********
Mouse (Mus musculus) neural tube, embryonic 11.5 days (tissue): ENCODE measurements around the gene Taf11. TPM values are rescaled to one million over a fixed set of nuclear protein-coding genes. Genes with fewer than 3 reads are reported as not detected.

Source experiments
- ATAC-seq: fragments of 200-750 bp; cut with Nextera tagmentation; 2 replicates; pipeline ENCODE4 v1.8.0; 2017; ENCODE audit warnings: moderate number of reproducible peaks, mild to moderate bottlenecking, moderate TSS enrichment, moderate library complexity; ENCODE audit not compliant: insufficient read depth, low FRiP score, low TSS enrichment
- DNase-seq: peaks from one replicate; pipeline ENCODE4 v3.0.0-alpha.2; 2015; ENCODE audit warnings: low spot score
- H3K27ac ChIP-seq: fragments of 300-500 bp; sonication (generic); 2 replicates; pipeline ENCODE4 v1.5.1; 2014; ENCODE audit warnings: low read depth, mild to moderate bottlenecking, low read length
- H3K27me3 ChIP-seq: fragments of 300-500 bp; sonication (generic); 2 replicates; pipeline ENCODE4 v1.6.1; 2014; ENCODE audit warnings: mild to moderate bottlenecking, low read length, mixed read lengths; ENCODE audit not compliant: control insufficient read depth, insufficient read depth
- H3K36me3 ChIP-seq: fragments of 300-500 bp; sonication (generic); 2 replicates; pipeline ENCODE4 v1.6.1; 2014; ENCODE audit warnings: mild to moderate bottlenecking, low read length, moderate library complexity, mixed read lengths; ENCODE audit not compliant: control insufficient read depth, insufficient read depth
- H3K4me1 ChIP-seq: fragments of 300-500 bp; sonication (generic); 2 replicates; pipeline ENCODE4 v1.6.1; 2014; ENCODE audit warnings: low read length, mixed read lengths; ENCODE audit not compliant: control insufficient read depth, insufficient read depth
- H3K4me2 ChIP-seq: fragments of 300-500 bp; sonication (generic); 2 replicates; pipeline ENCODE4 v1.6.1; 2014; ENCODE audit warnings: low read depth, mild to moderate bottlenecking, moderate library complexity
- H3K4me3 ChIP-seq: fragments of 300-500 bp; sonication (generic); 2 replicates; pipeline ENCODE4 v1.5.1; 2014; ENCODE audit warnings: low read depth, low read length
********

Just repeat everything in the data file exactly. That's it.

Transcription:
Mouse (Mus musculus) neural tube, embryonic 11.5 days (tissue): ENCODE measurements around the gene Taf11. TPM values are rescaled to one million over a fixed set of nuclear protein-coding genes. Genes with fewer than 3 reads are reported as not detected.

Source experiments
- ATAC-seq: fragments of 200-750 bp; cut with Nextera tagmentation; 2 replicates; pipeline ENCODE4 v1.8.0; 2017; ENCODE audit warnings: moderate number of reproducible peaks, mild to moderate bottlenecking, moderate TSS enrichment, moderate library complexity; ENCODE audit not compliant: insufficient read depth, low FRiP score, low TSS enrichment
- DNase-seq: peaks from one replicate; pipeline ENCODE4 v3.0.0-alpha.2; 2015; ENCODE audit warnings: low spot score
- H3K27ac ChIP-seq: fragments of 300-500 bp; sonication (generic); 2 replicates; pipeline ENCODE4 v1.5.1; 2014; ENCODE audit warnings: low read depth, mild to moderate bottlenecking, low read length
- H3K27me3 ChIP-seq: fragments of 300-500 bp; sonication (generic); 2 replicates; pipeline ENCODE4 v1.6.1; 2014; ENCODE audit warnings: mild to moderate bottlenecking, low read length, mixed read lengths; ENCODE audit not compliant: control insufficient read depth, insufficient read depth
- H3K36me3 ChIP-seq: fragments of 300-500 bp; sonication (generic); 2 replicates; pipeline ENCODE4 v1.6.1; 2014; ENCODE audit warnings: mild to moderate bottlenecking, low read length, moderate library complexity, mixed read lengths; ENCODE audit not compliant: control insufficient read depth, insufficient read depth
- H3K4me1 ChIP-seq: fragments of 300-500 bp; sonication (generic); 2 replicates; pipeline ENCODE4 v1.6.1; 2014; ENCODE audit warnings: low read length, mixed read lengths; ENCODE audit not compliant: control insufficient read depth, insufficient read depth
- H3K4me2 ChIP-seq: fragments of 300-500 bp; sonication (generic); 2 replicates; pipeline ENCODE4 v1.6.1; 2014; ENCODE audit warnings: low read depth, mild to moderate bottlenecking, moderate library complexity
- H3K4me3 ChIP-seq: fragments of 300-500 bp; sonication (generic); 2 replicates; pipeline ENCODE4 v1.5.1; 2014; ENCODE audit warnings: low read depth, low read length